went into making it work on mobile [for non-game apps like the World of Warcraft Armory, for example] and that work had to go into Hearthstone as well. J: There’s definitely unique challenges, now that you aren’t plugged into your network at home. We had to design stuff like a reconnect feature, where if you do get disconnected you can still jump back into a game in progress. There are also still challenges we’re facing, in terms of bringing it to different devices you could carry around with you, that we’re still working through...we’re bringing it to Android too, and that brings some unique challenges in the form of adapting it to the various [devices]. Those are new problems for us at Blizzard. Tell me more about those problems, and how you've tackled them. What different tools and techniques did you need to use or develop for mobile development? J: We’re using Unity for Hearthstone, because we wanted to focus on doing development with a small team and so it was good to use an established toolset, rather than inventing a brand-new engine. So that actually worked out really well for us, and gave us a lot of flexibility in terms of what platforms we could go to in the future. That in itself was different from what we’ve done, historically, and so making sure that we all felt good about the decision was something we had to have a lot of discussion about internally. B: Yeah we had a very small team, by Blizzard standards. The core team was roughly 15 or so, and then in the last year or so we picked up about another ten people. One great thing about using Unity is that we can fix features or bugs in the Unity engine and that carries over to the builds on all platforms. There’s a lot less duplicate work that we have to do for developing across multiple platforms, unlike our past PC development. J: We have an established process at Blizzard, where we kind of go from an internal alpha, to a closed beta, to an open beta, to a public release, and going through those phases -- that cadence -- has served us very well for a very long time. But as it turns out, it’s a lot more difficult to do stuff like that on an iPad, just because the release process -- the actual distribution process -- hasn’t caught up to that form of development yet. So we've kind of had to figure out new ways to get through that testing process, and that’s kind of why we have the soft rollout we have now -- going through Australia, New Zealand and Canada before bringing it to a full release. That’s something very new that we’ve had to work through. Why choose Unity as your development platform? J: It was a very thought-through decision -- we did a pretty exhaustive evaluation of the options we had at the time. We started with “What’s the game we want to make?” and “What’s the process and the tech that gets us there quickly, and gives us the capacity to iterate?” Iteration is core to the way we work, and we wanted technology that would allow us to do that. That’s how we decided to go with Unity. That said, we started with a lot of Flash development and prototyping first. When we knew what kind of game we wanted to make we moved on to Unity. So what's the future look like for Dev Team 5? J: Team 5 is committed to Hearthstone -- we have a lot of room there to keep growing it, we have lots of ideas for new social features, new esports features, new content, new platforms….there’s a ton of things there, and we have more than enough to keep the team busy for months to come. This is the first time Blizzard has fielded a comparatively small development team -- do you think Blizzard might field more small teams, alongside its larger teams, to work on more experimental projects? J: I think there’s a lot of support for that in the company. This was our first experiment with going back to our roots and working on a smaller, more garage-style project, and everyone feels like it was very successful. I definitely think we’ll be doing more of this in the future. I think a lot of indie developers bristle when we talk about Blizzard experimenting with "small-team" development. I know Dev Team 5 is small by Blizzard standards, but it’s still much larger and more well-equipped than many small, “garage-style” indie developers. J: That’s a fair assessment. We’re small relative to the other teams at Blizzard, and we’ve had to make some interesting choices because of that. We don’t have as many artists as we have on World of Warcraft or Diablo, for example, so we have to figure out what’s the best, most awesome game we can make in the spirit of small-team development -- because there’s a lot of benefits to that approach. One of our big goals is to -- and this is actually etched in bronze when you walk into the Blizzard lobby -- “Make epic entertainment experiences.” A lot of people might think of a Blizzard game as having epic scope, lots of regions to explore...for us, epic has had a bit of a different meaning. We had to focus a lot less on the breadth of things to explore, and a lot more on how to make the best, most highly-polished experience we can….that still has a lot of character. So dialing that up has kind of been the vision behind the team, and that’s the way we’re different from what Blizzard has done historically.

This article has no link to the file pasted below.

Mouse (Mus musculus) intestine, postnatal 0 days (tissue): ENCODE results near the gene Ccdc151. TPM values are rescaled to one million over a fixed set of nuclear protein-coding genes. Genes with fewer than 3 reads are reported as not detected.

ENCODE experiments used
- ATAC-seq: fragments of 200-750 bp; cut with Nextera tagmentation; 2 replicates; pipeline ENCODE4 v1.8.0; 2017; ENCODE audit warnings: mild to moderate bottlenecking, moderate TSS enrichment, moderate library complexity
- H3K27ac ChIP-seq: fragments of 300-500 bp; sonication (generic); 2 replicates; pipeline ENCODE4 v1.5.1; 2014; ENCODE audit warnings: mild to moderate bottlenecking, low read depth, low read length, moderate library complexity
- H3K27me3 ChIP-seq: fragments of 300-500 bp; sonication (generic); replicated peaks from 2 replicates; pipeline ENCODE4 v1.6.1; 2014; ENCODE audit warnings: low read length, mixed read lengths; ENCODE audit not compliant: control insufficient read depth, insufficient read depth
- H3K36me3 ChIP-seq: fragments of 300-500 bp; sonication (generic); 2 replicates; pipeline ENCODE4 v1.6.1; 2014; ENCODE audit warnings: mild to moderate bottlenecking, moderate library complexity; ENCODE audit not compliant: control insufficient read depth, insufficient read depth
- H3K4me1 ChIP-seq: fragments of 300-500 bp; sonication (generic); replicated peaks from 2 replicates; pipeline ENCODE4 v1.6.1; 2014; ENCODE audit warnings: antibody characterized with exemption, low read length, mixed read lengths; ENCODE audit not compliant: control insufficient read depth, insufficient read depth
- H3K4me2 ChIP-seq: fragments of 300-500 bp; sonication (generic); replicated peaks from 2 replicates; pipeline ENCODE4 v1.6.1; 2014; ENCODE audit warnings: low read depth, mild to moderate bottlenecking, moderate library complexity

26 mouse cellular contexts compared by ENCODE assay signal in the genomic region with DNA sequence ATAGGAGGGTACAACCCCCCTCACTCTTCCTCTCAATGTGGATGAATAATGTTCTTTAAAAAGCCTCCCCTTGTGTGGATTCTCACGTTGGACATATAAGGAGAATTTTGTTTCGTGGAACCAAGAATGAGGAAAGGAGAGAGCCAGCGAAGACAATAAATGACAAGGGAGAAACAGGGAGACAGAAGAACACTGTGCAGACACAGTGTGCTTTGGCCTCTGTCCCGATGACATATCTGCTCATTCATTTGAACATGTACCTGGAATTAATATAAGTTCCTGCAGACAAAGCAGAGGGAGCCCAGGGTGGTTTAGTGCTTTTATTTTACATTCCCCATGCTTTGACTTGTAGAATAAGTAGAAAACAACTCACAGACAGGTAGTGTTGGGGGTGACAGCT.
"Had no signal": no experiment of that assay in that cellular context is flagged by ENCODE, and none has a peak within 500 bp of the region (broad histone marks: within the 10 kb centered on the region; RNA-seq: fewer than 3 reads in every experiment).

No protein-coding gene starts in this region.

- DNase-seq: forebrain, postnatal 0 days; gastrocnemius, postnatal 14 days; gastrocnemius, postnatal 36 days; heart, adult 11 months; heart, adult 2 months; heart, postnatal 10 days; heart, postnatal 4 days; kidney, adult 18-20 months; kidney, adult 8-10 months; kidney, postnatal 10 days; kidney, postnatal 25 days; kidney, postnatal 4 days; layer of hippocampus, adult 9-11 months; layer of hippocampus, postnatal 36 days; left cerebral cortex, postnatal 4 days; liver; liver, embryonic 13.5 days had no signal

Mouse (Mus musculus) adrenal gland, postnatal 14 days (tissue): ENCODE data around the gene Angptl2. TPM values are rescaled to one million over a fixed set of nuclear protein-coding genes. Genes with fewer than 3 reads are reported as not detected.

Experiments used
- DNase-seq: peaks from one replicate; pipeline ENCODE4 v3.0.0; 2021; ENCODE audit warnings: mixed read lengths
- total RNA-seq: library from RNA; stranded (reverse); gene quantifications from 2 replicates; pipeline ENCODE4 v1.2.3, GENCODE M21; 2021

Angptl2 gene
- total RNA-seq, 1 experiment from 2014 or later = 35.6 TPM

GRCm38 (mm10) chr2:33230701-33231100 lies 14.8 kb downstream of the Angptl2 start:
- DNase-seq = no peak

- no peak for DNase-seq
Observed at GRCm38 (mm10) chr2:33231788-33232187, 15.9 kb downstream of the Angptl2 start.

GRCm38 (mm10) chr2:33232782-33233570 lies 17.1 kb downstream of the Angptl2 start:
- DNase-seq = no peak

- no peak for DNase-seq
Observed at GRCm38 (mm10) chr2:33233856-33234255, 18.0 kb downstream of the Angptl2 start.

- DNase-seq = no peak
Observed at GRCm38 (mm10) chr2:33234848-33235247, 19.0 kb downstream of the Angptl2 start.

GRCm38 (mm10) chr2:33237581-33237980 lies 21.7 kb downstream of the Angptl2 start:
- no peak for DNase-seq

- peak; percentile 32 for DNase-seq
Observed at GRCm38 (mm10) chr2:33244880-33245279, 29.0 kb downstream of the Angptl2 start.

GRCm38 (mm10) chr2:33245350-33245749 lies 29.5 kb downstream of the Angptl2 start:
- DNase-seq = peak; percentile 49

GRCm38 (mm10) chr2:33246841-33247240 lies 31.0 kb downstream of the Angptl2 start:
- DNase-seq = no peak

"We’d like to see more games like this coming from Blizzard in the future."
8 MIN READ
Q&A: Hearthstone heralds new challenges for Blizzard on mobile
Gamasutra sat down to chat briefly with Blizzard's Jason Chayes and Bryan Chang about the trials and triumphs they faced while developing and launching Hearthstone for iPad.